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Southern Ore. wine grapes could get by on less water

Stephen Ward/OSU WFP-OSU-wine-grapes.jpg
Alec Levin researches wine grapes and irrigation in southern Oregon.
Wine grape water usage in the region was 44% higher than necessary, OSU researcher says.

Oregon wine grape growers in southern Oregon may be able to cut their water usage by almost half, according to an Oregon State University study.

Alexander Levin, assistant professor and viticulturist at the Southern Oregon Research and Extension Center, found that wine grape water usage estimated by the U.S. Bureau of Reclamation’s AgriMet network for irrigation was 44% higher than necessary. AgriNet is a free weather station widely used by growers to determine how much water they need to irrigate their crops.

AgriMet estimates wine grapes need 20.2 inches of water per year in southern Oregon. In his study, Levin estimated annual wine grape needs at 11.4 inches annually, depending on time of year – a vast difference for water-starved southern Oregon, which is already bracing for another drought.

“Federal recommendations are built into the weather station and network,” Levin said. “The network attempts to simplify irrigation scheduling for farmers. We use it regularly for our research. It provides the basic values for them to determine their irrigation needs.”

In southern Oregon – stretching from south of Eugene to the California state line – 9,242 acres were planted with 25,000 tons of wine grapes in 2019, an amount valued at $50 million, according to the Oregon Vineyard and Winery Report by the University of Oregon. When the value of wine is considered, the worth of southern Oregon wine grapes sits right around $238 million, Levin said.

Levin conducted his research at two vineyards in Jackson County, Ore., from 2017-2019. Using solar panels, he estimated the vines’ evapotranspiration – the amount of water transferred from land and plants to the atmosphere. First, he placed the solar panel next to the grapevines in full sun. The same solar panel was then placed under the vines so that part of the panel was shaded. The panel gave a reading of the power produced by the sun compared to shade. This results in a value called a crop coefficient. Growers plug it into a mathematical equation to make irrigation adjustments for different crops.

Less evapotranspiration with grapes

Well-watered and maintained turfgrass is used as a reference crop because it covers the ground and needs more water than most crops. With grapes, there’s less evapotranspiration and less need for water than for turf.

Using the measurement Levin made between solar power when the panel is in the sun as opposed to the power generated in the shade under the vines results in a number called a crop coefficient. Growers plug it into a mathematical equation to make the irrigation adjustments for different crops.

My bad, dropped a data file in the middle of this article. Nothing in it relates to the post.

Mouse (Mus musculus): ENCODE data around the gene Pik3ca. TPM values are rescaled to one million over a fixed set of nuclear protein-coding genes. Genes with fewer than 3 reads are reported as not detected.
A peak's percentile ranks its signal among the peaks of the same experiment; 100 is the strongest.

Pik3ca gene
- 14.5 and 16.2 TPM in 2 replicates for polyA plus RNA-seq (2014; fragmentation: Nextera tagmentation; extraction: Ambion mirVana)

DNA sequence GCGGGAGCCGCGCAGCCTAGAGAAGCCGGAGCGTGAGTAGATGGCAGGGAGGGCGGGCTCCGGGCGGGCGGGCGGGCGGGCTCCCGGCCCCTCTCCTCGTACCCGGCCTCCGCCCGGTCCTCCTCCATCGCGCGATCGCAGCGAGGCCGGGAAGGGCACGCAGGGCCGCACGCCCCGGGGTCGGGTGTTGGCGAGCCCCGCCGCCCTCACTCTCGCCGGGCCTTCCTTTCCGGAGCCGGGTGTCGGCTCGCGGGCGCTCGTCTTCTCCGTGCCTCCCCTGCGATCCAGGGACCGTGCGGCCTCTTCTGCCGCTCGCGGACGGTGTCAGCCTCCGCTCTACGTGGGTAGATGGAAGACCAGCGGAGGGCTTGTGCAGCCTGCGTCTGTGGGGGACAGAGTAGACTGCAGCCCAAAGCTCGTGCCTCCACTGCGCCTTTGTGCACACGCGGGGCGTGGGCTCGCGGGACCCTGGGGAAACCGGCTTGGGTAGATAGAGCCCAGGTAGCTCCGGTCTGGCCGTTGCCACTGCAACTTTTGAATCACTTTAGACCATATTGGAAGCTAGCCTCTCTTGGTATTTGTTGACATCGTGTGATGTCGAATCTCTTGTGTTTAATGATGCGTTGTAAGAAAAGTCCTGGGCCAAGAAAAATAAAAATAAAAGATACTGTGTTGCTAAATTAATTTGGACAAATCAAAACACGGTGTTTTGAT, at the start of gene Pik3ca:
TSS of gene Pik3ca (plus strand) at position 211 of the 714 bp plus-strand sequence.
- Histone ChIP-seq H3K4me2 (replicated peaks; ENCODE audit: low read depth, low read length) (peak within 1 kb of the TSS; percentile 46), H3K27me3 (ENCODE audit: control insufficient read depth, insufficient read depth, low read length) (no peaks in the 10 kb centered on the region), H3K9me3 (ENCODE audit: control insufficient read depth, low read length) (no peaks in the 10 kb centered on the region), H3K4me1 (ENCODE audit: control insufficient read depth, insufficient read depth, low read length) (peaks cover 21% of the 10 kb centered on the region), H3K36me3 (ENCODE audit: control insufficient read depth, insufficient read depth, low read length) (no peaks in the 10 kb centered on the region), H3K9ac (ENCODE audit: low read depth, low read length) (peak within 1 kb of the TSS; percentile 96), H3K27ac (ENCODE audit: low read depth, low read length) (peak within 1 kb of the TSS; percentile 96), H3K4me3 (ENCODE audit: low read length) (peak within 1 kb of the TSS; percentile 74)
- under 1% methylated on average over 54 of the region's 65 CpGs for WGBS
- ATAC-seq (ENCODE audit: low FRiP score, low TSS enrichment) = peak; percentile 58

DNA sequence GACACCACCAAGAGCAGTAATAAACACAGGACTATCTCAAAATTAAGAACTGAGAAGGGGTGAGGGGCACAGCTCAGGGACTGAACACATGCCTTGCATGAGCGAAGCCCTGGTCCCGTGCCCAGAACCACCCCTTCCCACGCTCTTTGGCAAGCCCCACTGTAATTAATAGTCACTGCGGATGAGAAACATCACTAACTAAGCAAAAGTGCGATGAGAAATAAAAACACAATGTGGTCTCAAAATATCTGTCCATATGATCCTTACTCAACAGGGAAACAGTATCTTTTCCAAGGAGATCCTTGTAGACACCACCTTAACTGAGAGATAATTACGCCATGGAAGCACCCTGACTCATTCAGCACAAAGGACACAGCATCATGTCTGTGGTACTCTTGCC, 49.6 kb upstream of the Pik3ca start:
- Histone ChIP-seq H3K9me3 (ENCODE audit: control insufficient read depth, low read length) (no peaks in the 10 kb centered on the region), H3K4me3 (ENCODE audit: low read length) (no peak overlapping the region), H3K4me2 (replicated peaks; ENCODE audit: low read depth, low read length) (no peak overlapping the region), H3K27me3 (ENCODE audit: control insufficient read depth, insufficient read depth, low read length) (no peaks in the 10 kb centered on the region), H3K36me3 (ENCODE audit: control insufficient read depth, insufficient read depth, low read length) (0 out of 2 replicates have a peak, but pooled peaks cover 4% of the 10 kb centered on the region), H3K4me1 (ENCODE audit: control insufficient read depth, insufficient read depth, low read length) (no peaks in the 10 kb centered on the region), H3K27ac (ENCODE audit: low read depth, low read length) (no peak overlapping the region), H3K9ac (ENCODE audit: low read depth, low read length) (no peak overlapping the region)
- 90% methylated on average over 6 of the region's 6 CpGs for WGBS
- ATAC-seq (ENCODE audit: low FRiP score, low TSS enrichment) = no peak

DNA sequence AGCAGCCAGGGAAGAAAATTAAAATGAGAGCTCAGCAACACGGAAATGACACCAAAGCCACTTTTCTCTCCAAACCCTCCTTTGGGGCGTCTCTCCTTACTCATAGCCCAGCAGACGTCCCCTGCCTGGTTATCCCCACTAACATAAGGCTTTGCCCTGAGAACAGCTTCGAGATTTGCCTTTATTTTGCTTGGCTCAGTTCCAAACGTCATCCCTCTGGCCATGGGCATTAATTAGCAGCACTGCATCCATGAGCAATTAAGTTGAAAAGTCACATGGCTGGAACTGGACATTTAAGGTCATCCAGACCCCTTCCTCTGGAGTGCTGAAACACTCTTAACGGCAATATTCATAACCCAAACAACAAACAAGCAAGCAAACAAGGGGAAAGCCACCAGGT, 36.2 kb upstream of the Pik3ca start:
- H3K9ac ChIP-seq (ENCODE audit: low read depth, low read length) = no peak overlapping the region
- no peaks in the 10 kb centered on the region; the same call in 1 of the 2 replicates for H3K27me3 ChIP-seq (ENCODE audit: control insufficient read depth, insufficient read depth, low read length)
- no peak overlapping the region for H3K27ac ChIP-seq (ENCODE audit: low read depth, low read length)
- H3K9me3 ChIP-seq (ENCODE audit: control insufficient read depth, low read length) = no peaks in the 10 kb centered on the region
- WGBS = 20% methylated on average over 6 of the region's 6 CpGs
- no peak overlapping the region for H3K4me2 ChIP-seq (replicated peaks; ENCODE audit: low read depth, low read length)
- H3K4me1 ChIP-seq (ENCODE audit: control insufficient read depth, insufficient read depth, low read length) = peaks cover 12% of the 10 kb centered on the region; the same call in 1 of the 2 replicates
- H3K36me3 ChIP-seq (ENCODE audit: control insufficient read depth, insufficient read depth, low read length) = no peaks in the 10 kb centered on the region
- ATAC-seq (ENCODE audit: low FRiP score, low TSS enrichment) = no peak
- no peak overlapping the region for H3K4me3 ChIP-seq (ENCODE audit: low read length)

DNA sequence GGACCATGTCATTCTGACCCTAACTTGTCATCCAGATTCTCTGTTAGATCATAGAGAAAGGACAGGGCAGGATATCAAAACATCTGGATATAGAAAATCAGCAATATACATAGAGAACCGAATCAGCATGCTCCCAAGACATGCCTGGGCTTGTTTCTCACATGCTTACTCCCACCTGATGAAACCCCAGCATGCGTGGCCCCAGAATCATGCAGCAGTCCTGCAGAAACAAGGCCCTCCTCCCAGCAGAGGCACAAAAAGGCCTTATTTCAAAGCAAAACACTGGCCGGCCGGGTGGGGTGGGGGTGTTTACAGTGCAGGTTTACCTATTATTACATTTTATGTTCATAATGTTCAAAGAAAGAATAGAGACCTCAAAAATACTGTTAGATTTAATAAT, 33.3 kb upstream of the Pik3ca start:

As the growing season progresses, vineyard water requirements change with grapevine canopy growth and warmer, drier conditions, Levin said. Many growers in the Pacific Northwest already use personal or publicly available weather stations like AgriMet. However, the crop coefficients used for irrigation scheduling were developed in California, where crop growth, cultural practices and water requirements differ.

“The California-based coefficients don’t quite match the pattern of plant growth and development we have her in Oregon,” Levin said. “When the crop coefficient maxes out, you’d expect that to be when the canopies are done growing. They should match. The coefficients developed in California work well in California – better than we expected. But we noticed they weren’t matching what we saw on the ground in Oregon.”

Current values for grapevine water requirements either lack precision or were developed in other regions characterized with different growing conditions. For growers to establish sustainable irrigation practices, they need improved crop coefficients that take into consideration management practices and climate, Levin said.

“We accepted both hypotheses that new regional estimates of coefficients are more accurate and have the potential to result in increased irrigation efficiency and significant water savings,” Levin said. “Ultimately, the improved accuracy of the new estimated coefficient values should allow growers to optimize irrigation scheduling for improved fruit and wine quality.”

Source: Oregon State University, which is solely responsible for the information provided and is wholly owned by the source. Informa Business Media and all its subsidiaries are not responsible for any of the content contained in this information asset. 
TAGS: Water
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